Tom Brady to Tampa Bay will soon be a reality.
Hours after the greatest NFL quarterback of all time officially parted ways with the Patriots, reports indicate the 42-year-old has made his long-awaited NFL free agency decision to join the Buccaneers.
The Bucs weren’t the obvious choice when it became apparent Brady could leave New England. But they reportedly were willing to give him the most bucks — potentially $30 million per season over two years, according to NFL Media — on top of selling him on the winning potential of a team that finished 7-9 last season.
As with most moves in NFL free agency, a familiar face helped make the deal possible for Brady — Bucs general manager Jason Licht, who once served as Patriots director of.player personnel under Bill Belichick. Licht was intent on working with Brady again, so much so that he gave Brady a $7 million raise despite his coming off a down season at age 42.
The next layer was a respected coach with whom Brady could mesh as well as he did with Belichick. That’s Bruce Arians, who is exactly the same age (67) with the same confidence in his own football philosophies and zero tolerance for players not doing their jobs.
The bonus is that Arians is offensive-minded, a QB guru at heart who has worked to get the best out of Ben Roethlisberger, Andrew Luck, Carson Palmer and, yes, despite those interceptions, Jameis Winston. Both Arians and his offensive coordinator protege Byron Leftwich will be malleable to adjust their offense to Brady’s strengths and style. At only 40 and as a former NFL QB, Leftwich can be more of a peer to Brady, much like Josh McDaniels was in New England.
While Brady saw the cupboard go bare in New England with tight end Rob Gronkowski retiring and makeshift wide receivers beyond Julian Edelman, Tampa Bay is fully stocked for his convenience. Mike Evans and Chris Godwin are now the best staring duo in the league, and the potential re-signing of Breshard Perriman — even without the crazy wild card of bringing in Antonio Brown — might give the Bucs the best trio, too. That’s before getting to the fact the Bucs have not one, but two Gronk-light receiving tight ends in O.J. Howard and Cameron Brate.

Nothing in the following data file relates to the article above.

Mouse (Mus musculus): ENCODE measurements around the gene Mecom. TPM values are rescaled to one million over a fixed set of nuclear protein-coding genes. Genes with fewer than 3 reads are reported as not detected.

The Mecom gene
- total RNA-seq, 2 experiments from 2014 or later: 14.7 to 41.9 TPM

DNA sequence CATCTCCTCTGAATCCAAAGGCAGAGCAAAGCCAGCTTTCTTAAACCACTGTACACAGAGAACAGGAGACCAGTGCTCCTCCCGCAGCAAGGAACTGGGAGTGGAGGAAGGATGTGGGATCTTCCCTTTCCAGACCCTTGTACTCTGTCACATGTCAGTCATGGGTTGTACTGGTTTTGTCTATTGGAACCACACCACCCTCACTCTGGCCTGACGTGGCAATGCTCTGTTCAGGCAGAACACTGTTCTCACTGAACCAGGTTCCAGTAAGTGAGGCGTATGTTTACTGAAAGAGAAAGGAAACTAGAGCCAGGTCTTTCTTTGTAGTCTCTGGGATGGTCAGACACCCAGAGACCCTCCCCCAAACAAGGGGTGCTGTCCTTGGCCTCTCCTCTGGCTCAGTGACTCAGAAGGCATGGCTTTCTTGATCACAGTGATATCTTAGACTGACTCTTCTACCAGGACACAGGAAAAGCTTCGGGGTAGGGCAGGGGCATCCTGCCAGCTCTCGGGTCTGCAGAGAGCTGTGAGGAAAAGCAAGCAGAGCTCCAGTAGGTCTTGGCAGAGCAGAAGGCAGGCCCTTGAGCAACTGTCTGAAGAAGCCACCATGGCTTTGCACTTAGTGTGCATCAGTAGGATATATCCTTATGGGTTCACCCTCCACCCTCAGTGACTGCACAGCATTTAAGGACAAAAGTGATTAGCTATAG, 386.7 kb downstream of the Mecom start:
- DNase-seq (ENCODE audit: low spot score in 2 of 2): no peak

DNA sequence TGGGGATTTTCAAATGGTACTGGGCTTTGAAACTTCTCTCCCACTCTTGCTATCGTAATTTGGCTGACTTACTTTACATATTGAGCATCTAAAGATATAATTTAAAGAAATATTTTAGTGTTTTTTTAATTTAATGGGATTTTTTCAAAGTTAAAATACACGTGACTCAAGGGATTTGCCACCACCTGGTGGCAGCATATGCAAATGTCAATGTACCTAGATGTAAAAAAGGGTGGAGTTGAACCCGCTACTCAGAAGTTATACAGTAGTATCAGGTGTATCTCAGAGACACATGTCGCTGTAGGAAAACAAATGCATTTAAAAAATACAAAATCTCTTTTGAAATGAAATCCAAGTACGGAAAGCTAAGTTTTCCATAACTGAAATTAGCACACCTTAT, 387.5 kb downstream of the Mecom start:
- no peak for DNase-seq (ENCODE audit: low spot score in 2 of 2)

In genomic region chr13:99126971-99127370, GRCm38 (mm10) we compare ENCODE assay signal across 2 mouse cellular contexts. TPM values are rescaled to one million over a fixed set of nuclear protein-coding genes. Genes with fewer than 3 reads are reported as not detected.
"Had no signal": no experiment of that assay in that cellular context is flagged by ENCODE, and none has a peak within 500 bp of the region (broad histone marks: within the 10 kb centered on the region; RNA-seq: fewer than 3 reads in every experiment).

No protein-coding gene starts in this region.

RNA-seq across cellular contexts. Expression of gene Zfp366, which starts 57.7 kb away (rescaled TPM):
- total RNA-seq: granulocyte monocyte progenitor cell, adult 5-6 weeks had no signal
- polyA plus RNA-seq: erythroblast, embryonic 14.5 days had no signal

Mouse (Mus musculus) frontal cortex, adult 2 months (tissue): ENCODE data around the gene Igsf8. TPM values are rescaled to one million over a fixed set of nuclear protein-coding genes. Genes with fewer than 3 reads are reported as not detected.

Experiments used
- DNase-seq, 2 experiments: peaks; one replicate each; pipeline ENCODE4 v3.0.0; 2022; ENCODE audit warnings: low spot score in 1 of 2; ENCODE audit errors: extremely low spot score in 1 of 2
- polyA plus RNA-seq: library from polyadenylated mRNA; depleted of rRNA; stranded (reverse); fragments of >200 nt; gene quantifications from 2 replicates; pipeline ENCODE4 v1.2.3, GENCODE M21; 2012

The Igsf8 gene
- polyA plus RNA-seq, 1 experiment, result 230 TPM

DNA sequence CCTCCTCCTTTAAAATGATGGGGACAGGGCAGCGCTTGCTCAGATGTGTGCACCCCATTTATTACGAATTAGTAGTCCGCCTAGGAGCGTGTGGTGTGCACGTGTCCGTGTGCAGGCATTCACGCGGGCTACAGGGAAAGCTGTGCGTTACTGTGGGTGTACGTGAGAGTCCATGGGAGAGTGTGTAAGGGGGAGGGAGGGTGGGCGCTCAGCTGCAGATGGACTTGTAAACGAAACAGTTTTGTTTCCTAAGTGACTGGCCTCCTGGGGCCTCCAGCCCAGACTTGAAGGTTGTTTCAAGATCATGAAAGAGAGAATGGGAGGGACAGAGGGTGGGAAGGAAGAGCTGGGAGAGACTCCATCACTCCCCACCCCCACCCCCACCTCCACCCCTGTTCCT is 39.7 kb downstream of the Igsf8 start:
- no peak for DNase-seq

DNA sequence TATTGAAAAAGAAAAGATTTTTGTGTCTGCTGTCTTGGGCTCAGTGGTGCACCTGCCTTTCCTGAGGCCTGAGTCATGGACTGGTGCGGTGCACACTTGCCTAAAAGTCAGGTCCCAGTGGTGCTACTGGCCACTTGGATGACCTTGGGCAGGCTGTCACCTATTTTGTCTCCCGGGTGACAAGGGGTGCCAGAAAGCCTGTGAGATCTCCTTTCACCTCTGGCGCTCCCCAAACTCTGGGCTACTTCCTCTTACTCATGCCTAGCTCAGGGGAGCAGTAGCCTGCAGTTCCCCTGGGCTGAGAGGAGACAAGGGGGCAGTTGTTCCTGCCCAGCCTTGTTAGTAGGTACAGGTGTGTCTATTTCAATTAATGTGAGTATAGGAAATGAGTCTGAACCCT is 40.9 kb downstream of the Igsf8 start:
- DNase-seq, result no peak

The Bucs did see Winston throw for 5,109 yards and 33 TDs last season. But he had 30 interceptions to lead the league, while Brady, even in a grind of a season physically, had only eight. Arians likes his QBs flinging it in the downfield passing game. Brady likes to be efficient in his distribution of the ball all over the field. With the receiving personnel the Bucs have, including some strong after-the-catch skills, they can find a happy medium of enough big plays with much fewer big mistakes.
The Bucs have more to do on offense. They must get better at right tackle and right guard, but they’re better than you think at left tackle through center. Brady will make the protection look better regardless with his ability to shuffle in the pocket and get the ball out quickly instead of holding it and looking for the deep shot. Regardless, the Bucs should aim to land a dominant edge blocker in the first round of the draft.
The Buccaneers ranked only 24th in rushing offense last year. But the Patriots were only a few notches better at No. 18. If the Bucs don’t replace Ronald Jones as the power back, too, they at least need a strong pass-catching back from either the rest of free agency or in the draft. At this point, no one will be surprised if Melvin Gordon is sharing the backfield with Brady soon.
When the Bucs make a big short-term “all in” move like signing Brady, with their ample salary cap space, their next move is doing everything they can to support their big investment with smart smaller ones tailored to the QB.
The Bucs’ defense was No. 1 against the run in a vast improvement last year. The key now is re-signing Ndamukong Suh. Their pass rush got going in the first year of Todd Bowles’ 3-4 scheme, with Shaquil Barrett (19.5 sacks) leading the league and Jason Pierre-Paul rejuvenated. Both of those players will be back. As the season progressed, the Bucs found more answers in the secondary to back that up.
During his last season with the Patriots, Brady was supported by the No. 1 total defense in the NFL. The Buccaneers finished 15th, but that was an amazing improvement from being a terrible No. 27 the season before. The arrow is pointing up for Bowles’ defense to push into the top 10.
You can bet Brady, beyond hearing the money the Bucs were willing to pay him, made sure Tampa Bay was the best possible place for him to try to win a championship apart from Belichick and the Patriots.
When digging deeper into the Bucs, it was clear that of all the QB-needy teams, they offered the best resume with the most upside. It doesn’t hurt that they are in the NFC, which just crowned an unpredictable big-turnaround champion in the 49ers last season.
There was some talk of Brady fitting in a place such as Los Angeles with the Chargers, Las Vegas with the Raiders and even Nashville with the Titans. But in the end, throughout his career, his favorite landing spot has been the Super Bowl.
Guess where Super Bowl 55 will be played: In Tampa. Outside of New England, for Brady, the Bucs represented both the extended journey and the destination no other team could match.